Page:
We are well-known for our harassment work. We have long-standing working relationships with the best media law KCs and junior barristers, whom we can draft into the team to represent you in court if the need arises.
As well as being listed in the prestigious Legal 500, Chambers and Partners and The Times Best Law Firms directories as a leading firm in the fields of defamation, privacy and reputation management law, partners Iain Wilson, Max Campbell and Tom Double are all individually recognised as leading individuals. Iain Wilson and Max Campbell are additionally recommended by the Spear’s 500 HNWI directory for their reputation management work. Iain Wilson is also recommended in the Tatler Address Book. Most importantly, the firm receives excellent feedback from its clients and contemporaries.
Litigation can be stressful, time consuming and costly. Therefore at the outset of your case we will conduct a cost benefit analysis with you. We will talk you through this process. We offer honest and pragmatic advice to our clients. We will always consider alternative options, including asserting other causes of action (such as defamation and privacy), approaching intermediaries or PR work.
How do I instruct Brett Wilson LLP?
The first step is to attend a preliminary consultation. At the consultation we will advise you on the merits of any claim, talk through the relevant practical and legal issues, and set out your options. We will review relevant documentation ahead of the consultation. The consultation will help you understand your position and allow you to make an informed decision about what action to take.
Consultations take place in our London offices or by Zoom/Teams/telephone. We can also travel to you.
To request a consultation please send us an email, complete our online enquiry form or call us on 020 7183 8950. If emailing or using the online form, please provide a short outline of your situation.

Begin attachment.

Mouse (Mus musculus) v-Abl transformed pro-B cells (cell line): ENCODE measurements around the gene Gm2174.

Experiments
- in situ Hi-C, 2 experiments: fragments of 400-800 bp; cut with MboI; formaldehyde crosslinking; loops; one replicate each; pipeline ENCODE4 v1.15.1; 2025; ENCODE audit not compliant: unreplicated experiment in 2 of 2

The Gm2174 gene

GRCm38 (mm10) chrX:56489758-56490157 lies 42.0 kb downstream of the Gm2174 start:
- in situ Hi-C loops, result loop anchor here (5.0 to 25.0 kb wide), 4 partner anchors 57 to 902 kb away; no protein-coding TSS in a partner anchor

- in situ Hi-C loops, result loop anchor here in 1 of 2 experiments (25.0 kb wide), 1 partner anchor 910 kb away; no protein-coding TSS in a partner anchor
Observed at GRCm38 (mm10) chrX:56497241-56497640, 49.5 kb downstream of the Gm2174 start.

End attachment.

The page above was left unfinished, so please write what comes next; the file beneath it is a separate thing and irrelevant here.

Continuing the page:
Details of the cost of a consultation will be provided following your enquiry.
We regret that we are unable to review your case or provide advice prior to a consultation or without being formally instructed.
We do not offer alternative funding arrangements.
Contact us to request a consultation
Call 020 7183 8950
or send us a message.
Notable reported cases
- Smith v Backhouse  EWCA Civ 874
- Wai v Kywe (2023)
- Evans v McMahon (2023)
- Embery v Grady (2023) (SIOC)
- Global Processing Services (UK) Ltd v Yanpolsky & Anor  EWHC 425 (KB)
- Smith v Backhouse  EWHC 3011 (KB)
- Smith v Backhouse (2022) (SIOC)
- Dew v Mills-Nanyn  EWHC 1925 (QB
- Haviland v The Andrew Lownie Literary Agency Ltd & Anor  EWHC 1688 (QB)
- GUH v KYT  EWHC 1854 (QB)
- Hopkinson v British Mensa Limited (2021) (SIOC)
- Blackledge v Persons Unknown  EWHC 1994
- Haviland v The Andrew Lownie Literary Agency Ltd & Anor  EWHC 143 (QB)
- Wright v Ver  EWCA Civ 672
- JQL v NTP  EWHC 1349 (QB)
- Riley & Anor v Heybroek  EWHC 1259 (QB)
- Al Sadik v Sadik  EWHC 2717 (QB)
- Morgan v Times Newspapers Ltd and Telegraph Media Group Ltd (2019) (SIOC)
- Morgan v Times Newspapers Ltd  EWHC 1525 (QB)
- Life 2009 Ltd v Lambeth London Borough Council (2019) (SIOC)
- Suttle v Walker  EWHC 396 (QB)
- Zarb-Cousin v Association of British Bookmakers & Anor  EWHC 2240 (QB)
- SWS v Department for Work and Pensions  EWHC 2282 (QB)
- Galloway v Ali-Khan  EWHC 780 (QB)
- Singh v Weayou  EWHC 2102 (QB)
- Guise v Shah  EWHC 1689 (QB)
- Brett Wilson LLP v Persons Unknown  EWHC 2628 (QB)
- QRS v Beach & Anor  EWHC 1489 (QB)
- Myers v Ong (2014) (SIOC)
- Myers v Ryce (2014) (SIOC)
- QRS v Beach & Anor  EWHC 3057 (QB)
- Tamiz v Google Inc  EWCA Civ 68
- The Law Society & Ors v Kordowski  EWHC 3185 (QB)
- Kordowski v Hudson  EWHC 2667 (QB)